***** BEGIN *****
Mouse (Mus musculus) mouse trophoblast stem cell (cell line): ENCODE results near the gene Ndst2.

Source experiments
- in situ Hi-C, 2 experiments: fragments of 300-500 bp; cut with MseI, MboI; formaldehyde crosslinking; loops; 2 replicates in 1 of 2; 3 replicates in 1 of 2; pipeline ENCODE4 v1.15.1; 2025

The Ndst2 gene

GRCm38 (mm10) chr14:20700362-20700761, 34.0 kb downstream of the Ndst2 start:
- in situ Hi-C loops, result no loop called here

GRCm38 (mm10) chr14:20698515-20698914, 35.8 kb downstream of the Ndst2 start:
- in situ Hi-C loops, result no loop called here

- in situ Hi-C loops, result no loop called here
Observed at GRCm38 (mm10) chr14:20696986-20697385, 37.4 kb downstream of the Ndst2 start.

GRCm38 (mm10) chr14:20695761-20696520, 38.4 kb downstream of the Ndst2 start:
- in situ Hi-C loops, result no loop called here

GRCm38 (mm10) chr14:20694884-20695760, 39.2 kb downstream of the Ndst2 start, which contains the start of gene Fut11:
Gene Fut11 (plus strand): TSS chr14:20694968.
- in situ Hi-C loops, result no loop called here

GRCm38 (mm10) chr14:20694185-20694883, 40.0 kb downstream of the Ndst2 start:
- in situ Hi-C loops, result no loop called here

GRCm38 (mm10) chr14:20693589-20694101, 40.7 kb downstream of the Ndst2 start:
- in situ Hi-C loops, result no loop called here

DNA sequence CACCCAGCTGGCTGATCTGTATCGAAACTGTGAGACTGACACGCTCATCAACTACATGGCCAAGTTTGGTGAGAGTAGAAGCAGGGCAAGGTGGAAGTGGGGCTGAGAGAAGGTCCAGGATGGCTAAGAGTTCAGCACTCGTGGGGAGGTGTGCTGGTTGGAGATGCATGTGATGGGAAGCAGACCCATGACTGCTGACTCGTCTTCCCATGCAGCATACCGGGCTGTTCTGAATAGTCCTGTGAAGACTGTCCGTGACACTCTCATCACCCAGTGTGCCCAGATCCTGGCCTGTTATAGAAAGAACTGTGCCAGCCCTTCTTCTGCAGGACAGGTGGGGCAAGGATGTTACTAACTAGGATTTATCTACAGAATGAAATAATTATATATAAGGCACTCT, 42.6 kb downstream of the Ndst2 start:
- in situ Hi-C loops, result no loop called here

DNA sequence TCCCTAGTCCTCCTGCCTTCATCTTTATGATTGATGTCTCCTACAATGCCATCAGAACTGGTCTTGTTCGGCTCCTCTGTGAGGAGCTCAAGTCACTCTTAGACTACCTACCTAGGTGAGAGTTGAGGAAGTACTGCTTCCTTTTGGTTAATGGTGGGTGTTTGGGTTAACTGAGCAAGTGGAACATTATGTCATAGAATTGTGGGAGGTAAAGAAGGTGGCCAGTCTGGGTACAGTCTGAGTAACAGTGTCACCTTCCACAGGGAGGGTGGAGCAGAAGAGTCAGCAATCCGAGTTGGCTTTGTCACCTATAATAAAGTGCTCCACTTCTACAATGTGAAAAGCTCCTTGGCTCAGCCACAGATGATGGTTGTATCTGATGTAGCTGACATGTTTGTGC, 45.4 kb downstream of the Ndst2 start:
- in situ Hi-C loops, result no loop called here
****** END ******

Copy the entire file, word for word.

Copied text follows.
Mouse (Mus musculus) mouse trophoblast stem cell (cell line): ENCODE results near the gene Ndst2.

Source experiments
- in situ Hi-C, 2 experiments: fragments of 300-500 bp; cut with MseI, MboI; formaldehyde crosslinking; loops; 2 replicates in 1 of 2; 3 replicates in 1 of 2; pipeline ENCODE4 v1.15.1; 2025

The Ndst2 gene

GRCm38 (mm10) chr14:20700362-20700761, 34.0 kb downstream of the Ndst2 start:
- in situ Hi-C loops, result no loop called here

GRCm38 (mm10) chr14:20698515-20698914, 35.8 kb downstream of the Ndst2 start:
- in situ Hi-C loops, result no loop called here

- in situ Hi-C loops, result no loop called here
Observed at GRCm38 (mm10) chr14:20696986-20697385, 37.4 kb downstream of the Ndst2 start.

GRCm38 (mm10) chr14:20695761-20696520, 38.4 kb downstream of the Ndst2 start:
- in situ Hi-C loops, result no loop called here

GRCm38 (mm10) chr14:20694884-20695760, 39.2 kb downstream of the Ndst2 start, which contains the start of gene Fut11:
Gene Fut11 (plus strand): TSS chr14:20694968.
- in situ Hi-C loops, result no loop called here

GRCm38 (mm10) chr14:20694185-20694883, 40.0 kb downstream of the Ndst2 start:
- in situ Hi-C loops, result no loop called here

GRCm38 (mm10) chr14:20693589-20694101, 40.7 kb downstream of the Ndst2 start:
- in situ Hi-C loops, result no loop called here

DNA sequence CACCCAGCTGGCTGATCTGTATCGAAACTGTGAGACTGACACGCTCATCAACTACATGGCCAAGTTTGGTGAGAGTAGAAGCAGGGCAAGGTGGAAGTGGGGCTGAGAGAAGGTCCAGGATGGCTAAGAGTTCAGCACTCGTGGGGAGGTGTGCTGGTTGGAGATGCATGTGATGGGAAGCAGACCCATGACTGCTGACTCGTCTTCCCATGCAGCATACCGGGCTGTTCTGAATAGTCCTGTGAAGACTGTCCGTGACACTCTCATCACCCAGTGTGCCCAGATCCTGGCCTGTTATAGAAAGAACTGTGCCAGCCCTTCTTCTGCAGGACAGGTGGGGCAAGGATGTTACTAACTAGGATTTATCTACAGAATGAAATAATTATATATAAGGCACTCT, 42.6 kb downstream of the Ndst2 start:
- in situ Hi-C loops, result no loop called here

DNA sequence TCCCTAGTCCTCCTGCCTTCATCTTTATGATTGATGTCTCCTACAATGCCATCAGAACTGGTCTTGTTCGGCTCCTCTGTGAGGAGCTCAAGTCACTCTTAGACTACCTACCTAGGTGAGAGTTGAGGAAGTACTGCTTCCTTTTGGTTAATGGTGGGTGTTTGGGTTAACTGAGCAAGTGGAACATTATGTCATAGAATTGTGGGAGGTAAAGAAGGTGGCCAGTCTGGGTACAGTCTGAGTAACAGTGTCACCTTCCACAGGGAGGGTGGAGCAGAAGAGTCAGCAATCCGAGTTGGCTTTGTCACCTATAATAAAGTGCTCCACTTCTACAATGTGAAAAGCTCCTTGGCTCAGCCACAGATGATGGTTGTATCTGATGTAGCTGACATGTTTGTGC, 45.4 kb downstream of the Ndst2 start:
- in situ Hi-C loops, result no loop called here